CEOs Meet To Advance D&I Goals

Cardinal Health CEO Mike Kaufmann, who attended the CEO Action event, said it pushed corporate leaders to have "uncomfortable conversations," which is the only way to move the needle on diversity.

Yum! Brands Chief Diversity Officer James Fripp interviews Kamau Bell of CNN’s United Shades of America at CEO Action’s Closed Door Session in New York City.

Approximately 125 CEOs gathered to attend a “closed-door session” in New York City yesterday to talk about advancing diversity and inclusion initiatives. The meeting was sponsored by CEO Action, a coalition launched in 2017 that now has nearly 800 CEO signatories who have pledged to change their cultures by having difficult conversations with employees, educating their teams about unconscious bias and sharing D&I practices.

One of the coalition members, Cardinal Health CEO Mike Kaufmann, said the event encouraged leaders to get out of their comfort zones, which is always a good thing. “I’m a guy that believes you can’t make any progress without having uncomfortable conversations,” he told CE.

The CEO’s Role

Cardinal Health CEO Mike Kaufmann

Kaufmann said that if the CEO isn’t leading conversations about D&I, nobody else will take it seriously. “In my opinion, it has to start with the CEO—and I don’t mean just saying the words and periodically having meetings, but literally making themselves vulnerable and authentic and talking about where they got something wrong. If you don’t do that as CEO, nobody is going to take time away from their busy schedules to attend an event or take money out of their budget to bring a speaker in or to fund unconscious bias training. If CEOs aren’t engaged, you can see it across the company—it’s really just happy talk.”

Kaufmann added that incentives tied to D&I metrics should definitely be in the mix. “We do that in our compensation program,” he noted. “Sometimes in the beginning, incentives might feel more like softballs, but at least it gets the conversation going. You’re encouraging people to to at least look at their numbers, to have diverse slates, to do things that will start leading the organization in the right direction. And over time, you have to assess things like putting metrics out there and real numbers on representation.”

Those goals have to be based in reality, he cautioned. “You can’t say I’m going to increase female leadership by 10 percentage points when your turnover is low and there’s no way to do that without firing 30 percent of your people. So you have to be careful about how you set goals. But organizations have to tie some portion of compensation to making progress in this area.”

A Life-Changing Experience

Kaufmann first became interested in the topic a decade ago, when the leader of the company’s women’s initiative left the company and Kaufmann asked Cardinal’s then-CEO George Barrett if he could run it. It was an experience that led to a lot of uncomfortable conversations that ultimately changed his interactions with women from then on. “It was the most important thing I’ve ever done in my life.”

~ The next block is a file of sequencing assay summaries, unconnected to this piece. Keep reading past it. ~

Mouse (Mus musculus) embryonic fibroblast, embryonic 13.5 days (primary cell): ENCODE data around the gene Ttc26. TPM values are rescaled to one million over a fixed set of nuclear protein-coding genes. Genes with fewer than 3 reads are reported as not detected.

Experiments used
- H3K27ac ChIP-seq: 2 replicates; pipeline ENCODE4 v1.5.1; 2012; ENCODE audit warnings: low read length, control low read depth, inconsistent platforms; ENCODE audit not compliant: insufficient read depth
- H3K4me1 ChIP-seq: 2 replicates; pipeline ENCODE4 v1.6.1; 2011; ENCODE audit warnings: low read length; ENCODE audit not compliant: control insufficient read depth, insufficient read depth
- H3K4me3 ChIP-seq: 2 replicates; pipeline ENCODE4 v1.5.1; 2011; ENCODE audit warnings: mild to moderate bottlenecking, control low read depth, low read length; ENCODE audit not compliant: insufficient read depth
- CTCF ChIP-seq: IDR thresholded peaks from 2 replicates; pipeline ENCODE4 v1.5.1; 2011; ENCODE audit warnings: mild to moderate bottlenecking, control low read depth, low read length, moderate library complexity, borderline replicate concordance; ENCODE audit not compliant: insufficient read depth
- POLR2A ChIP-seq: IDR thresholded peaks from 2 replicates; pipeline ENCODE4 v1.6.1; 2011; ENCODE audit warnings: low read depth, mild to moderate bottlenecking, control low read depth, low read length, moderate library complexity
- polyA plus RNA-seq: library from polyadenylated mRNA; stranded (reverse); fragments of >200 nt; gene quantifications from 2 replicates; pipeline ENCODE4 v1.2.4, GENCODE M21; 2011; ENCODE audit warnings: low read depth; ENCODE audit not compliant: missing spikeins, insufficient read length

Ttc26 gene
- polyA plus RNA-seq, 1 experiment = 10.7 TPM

It also led him to believe that the only way diversity initiatives can move forward is when white men, like himself, get involved. “And I mean really involved, so they’re in uncomfortable situations and you’re making mistakes and you’re willing to make them.” CEOs also have to surround themselves with “truth-tellers,” he added. “They will say to me, ‘Hey Mike, when you said that, that could be kind of offensive to women,’ or ‘Mike, that choice of words wasn’t quite right.'” While he acknowledges that the company’s employee resource groups are intended to give space to like-minded people of similar backgrounds or cultures a chance to commune, he said he routinely encourages male employees to join the women’s ERG, white employees to join the African-American or Hispanic ERGs, and so on, so each can get exposure to the other’s viewpoint.

“I get really frustrated when folks say—and particularly white males—that they feel like they’re being discriminated against. Because that’s not what we’re trying to do at all. We’re really just trying to level the playing field,” he said. “I know it feels uncomfortable when you’re used to having a 30-year start in a hundred-yard dash and now everybody else is only 10 yards behind you, but that doesn’t mean we’re discriminating against you. We’re just trying to remove the barriers for others.”

Kaufmann also gets impatient with those who can’t see the business case for D&I. “That thinking is really outdated now,” he said. “If you were a CEO 20 years ago, there really wasn’t a lot of data available. But today there’s plenty of scientific, reliable data that will tell you that companies that are more diverse, both in gender equity and people of color, perform better.”

And if you don’t trust the validity of the data, he added, “just look at the workforce. If you’re not a company that can attract talent from all groups, you’re going to be limited to a really small group of people. How can you get the best talent if you’re only choosing from 30-40% of the population? You have to be able to choose from 100% of the population. There’s evidence—not just from the returns but the demographics of the country. If you can’t see that, you’re just not looking. Or you’re ignoring it. Because I think it’s there.”